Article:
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Zaxcom Deva II crazy phantom power


Christian Shaw
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Having worked out how to extract the Deva II files from the DVD-RAM using a modern PC, and having had the phantom power supply on mic input 4 fixed, I now have the four track up and running. Tests on the phantom power voltage reveal a strange issue that I'm hoping someone can chime in on. With the 12v external supply connected, we have around 55v dc phantom power at the inputs. This is obviously slightly over spec for most mics. I then tested with a full li-ion NP1 and was disturbed to get a reading of 72v at the inputs! This drops off progressively as the battery drains. Testing with a variable PSU seems to indicate that 10.5 to 11v give closest to 48v at the inputs. I have tested the unit with inexpensive mics which seem to have taken no evident harm; I wouldn't want to be plugging in anything by Schoeps or Sennheiser though! With phantom power needing to be constant, I'm guessing there must be an issue with the power supply in the unit that the tech didn't address (I've gone back to him about this), but was wondering if anyone here might be able to offer some insight. If it is another fault, it may be a case of just using the unit with a linear PSU of 10.5-11v (if I can find one), because there is no point sinking any extra cash in I feel. Could it also be that the unit was designed to work with NiCad instead of li-ion? 

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35 minutes ago, jpb2 said:

You have to test phantom under load. (mic pluged in)

In this case, no.

The 48 Volts at the mic (under load) is not regulated in the usual sense since it configured as a supply with a high internal resistance (6.8k). What is regulated (spec'd) is the no load voltage, i.e., the 48 Volts. Under load, the voltage can fall to many possible values.Since the 48 Volt supply has a 6.8k resistor in each leg, a 1 mA load on each leg would give 41.2 Volts, 2 mA would give 34.4 Volts, a 7 mA load would give 0 Volts. And yes, there are some high current mics that will pull it down to 12 Volts or so. Measuring the no load voltage is the correct measurement.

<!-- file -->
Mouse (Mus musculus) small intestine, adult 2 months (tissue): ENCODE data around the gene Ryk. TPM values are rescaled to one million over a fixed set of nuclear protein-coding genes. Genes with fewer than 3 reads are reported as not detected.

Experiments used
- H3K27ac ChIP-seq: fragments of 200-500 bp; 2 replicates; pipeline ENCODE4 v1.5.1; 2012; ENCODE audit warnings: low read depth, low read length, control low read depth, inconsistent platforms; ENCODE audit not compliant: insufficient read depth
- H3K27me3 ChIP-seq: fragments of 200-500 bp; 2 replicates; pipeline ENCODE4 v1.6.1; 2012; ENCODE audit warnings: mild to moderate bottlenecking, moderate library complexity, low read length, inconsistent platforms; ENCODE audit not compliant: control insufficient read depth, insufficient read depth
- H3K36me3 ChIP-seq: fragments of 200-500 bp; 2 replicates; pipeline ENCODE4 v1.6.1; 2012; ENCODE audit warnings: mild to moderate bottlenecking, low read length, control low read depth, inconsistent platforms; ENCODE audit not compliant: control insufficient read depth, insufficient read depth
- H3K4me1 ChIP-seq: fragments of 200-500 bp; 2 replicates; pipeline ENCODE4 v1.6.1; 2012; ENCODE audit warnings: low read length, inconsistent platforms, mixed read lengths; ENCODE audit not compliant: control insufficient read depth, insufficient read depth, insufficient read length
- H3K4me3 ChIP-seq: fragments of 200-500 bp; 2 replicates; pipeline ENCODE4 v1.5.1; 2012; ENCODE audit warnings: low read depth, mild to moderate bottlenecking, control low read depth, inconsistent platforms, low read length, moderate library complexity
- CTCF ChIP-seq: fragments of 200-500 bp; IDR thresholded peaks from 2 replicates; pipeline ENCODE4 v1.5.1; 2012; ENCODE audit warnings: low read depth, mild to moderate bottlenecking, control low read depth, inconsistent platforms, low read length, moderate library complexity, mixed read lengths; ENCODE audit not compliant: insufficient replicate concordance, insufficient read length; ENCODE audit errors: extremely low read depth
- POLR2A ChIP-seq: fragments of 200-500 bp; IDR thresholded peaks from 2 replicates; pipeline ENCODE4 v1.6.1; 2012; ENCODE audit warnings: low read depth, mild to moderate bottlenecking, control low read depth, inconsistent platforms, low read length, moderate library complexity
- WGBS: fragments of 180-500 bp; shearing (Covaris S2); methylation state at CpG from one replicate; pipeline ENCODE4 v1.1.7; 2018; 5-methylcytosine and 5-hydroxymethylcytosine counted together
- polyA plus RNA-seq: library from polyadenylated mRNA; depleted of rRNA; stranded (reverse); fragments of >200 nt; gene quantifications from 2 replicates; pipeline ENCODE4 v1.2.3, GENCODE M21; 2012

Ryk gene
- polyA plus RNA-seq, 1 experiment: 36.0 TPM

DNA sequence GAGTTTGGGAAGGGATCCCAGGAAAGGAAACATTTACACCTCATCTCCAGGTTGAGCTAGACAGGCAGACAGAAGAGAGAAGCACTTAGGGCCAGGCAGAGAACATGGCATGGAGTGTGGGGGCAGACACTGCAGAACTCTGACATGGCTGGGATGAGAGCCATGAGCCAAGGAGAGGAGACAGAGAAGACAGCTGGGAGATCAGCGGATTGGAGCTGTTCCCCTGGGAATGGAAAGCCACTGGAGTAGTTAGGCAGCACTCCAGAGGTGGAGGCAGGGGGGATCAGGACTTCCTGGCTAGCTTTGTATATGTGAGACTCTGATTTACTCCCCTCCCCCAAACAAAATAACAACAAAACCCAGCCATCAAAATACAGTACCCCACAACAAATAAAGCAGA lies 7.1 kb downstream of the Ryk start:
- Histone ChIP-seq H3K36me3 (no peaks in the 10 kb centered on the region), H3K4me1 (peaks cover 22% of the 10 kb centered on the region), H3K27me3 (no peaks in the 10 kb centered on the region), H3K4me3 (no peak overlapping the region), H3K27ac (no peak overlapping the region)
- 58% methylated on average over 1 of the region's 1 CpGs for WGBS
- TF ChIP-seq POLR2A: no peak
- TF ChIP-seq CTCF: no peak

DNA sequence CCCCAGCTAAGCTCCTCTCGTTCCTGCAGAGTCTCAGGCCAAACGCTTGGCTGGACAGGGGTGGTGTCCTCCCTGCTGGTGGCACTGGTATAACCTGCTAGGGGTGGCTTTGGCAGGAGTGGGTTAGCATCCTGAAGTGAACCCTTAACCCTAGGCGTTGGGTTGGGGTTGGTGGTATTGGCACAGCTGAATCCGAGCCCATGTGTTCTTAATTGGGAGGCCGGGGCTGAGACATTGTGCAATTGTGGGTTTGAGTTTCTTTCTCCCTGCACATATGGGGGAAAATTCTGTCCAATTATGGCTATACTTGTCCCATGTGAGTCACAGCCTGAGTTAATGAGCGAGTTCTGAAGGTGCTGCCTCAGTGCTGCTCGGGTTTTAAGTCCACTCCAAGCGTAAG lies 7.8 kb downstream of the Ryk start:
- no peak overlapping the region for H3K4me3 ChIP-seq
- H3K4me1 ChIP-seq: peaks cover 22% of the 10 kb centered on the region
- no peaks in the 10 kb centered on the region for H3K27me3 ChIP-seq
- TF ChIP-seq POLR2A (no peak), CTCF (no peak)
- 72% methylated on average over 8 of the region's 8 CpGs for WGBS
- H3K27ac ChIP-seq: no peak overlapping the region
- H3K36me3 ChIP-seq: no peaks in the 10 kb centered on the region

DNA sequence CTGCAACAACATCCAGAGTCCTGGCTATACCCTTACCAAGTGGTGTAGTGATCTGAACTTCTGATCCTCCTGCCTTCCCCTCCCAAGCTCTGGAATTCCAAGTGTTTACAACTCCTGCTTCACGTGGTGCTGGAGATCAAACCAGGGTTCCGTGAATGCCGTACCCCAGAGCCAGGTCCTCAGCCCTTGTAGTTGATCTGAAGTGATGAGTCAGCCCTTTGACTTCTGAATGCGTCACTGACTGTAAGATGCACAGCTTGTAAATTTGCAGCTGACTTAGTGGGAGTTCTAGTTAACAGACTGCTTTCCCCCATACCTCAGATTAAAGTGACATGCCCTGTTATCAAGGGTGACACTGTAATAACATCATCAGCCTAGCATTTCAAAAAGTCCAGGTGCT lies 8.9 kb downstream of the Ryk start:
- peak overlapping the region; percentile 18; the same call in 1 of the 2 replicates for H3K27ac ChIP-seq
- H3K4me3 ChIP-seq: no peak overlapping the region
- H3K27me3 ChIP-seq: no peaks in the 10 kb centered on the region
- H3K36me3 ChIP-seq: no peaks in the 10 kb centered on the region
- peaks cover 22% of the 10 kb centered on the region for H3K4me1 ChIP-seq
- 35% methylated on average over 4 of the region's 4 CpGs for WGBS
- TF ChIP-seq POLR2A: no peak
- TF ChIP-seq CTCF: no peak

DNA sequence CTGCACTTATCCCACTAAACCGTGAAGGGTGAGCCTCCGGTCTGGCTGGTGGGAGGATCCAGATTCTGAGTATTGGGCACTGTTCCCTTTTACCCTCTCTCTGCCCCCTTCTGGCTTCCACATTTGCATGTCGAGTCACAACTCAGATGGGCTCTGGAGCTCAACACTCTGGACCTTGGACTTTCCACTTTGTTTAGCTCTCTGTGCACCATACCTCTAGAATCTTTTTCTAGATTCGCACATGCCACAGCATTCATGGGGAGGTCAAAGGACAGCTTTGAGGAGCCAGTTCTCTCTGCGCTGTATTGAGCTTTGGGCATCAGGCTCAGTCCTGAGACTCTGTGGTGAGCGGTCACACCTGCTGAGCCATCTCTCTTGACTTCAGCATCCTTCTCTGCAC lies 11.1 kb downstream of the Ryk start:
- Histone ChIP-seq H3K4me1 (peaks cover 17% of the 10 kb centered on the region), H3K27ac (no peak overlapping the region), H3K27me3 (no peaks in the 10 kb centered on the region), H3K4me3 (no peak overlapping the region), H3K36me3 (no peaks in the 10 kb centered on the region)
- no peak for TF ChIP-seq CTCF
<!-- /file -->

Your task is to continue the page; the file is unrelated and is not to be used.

Best Regards,

Larry Fisher

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23 minutes ago, LarryF said:

In this case, no.

The 48 Volts at the mic (under load) is not regulated in the usual sense since it configured as a supply with a high internal resistance (6.8k). What is regulated (spec'd) is the no load voltage, i.e., the 48 Volts. Under load, the voltage can fall to many possible values.Since the 48 Volt supply has a 6.8k resistor in each leg, a 1 mA load on each leg would give 41.2 Volts, 2 mA would give 34.4 Volts, a 7 mA load would give 0 Volts. And yes, there are some high current mics that will pull it down to 12 Volts or so. Measuring the no load voltage is the correct measurement.

Best Regards,

Larry Fisher

I thought this was the case. Certainly I will not be using the li-ion NP1s in the unit. The 12v NiMH should be better. I did notice the current output was a relatively low 5.2mA on each input rather than around 13.5mA for the MixPre. Perhaps this is to balance the slightly higher voltage?

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The voltage should never go to 72 Volts and should have little variance with the battery voltage. I assume something is wrong with that particular unit and that it is not a design fault.

Best Regards,

Larry Fisher

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When The Deva II was new 1997 there were no Li batteries. So this condition was not anticipated. All current Zaxcom recorders are very exactly regulated no matter the voltage of the battery or external power source.

 

Glenn

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37 minutes ago, glenn said:

When The Deva II was new 1997 there were no Li batteries. So this condition was not anticipated. All current Zaxcom recorders are very exactly regulated no matter the voltage of the battery or external power source.

 

Glenn

Thanks for your response Glenn. So can I assume this is normal behaviour for the unit? I'll stick to 12v NiMH or NiCad batteries in that case and stop worrying!

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6 hours ago, glenn said:

When The Deva II was new 1997 there were no Li batteries. So this condition was not anticipated. All current Zaxcom recorders are very exactly regulated no matter the voltage of the battery or external power source.

 


A DEVA IV would be fine?

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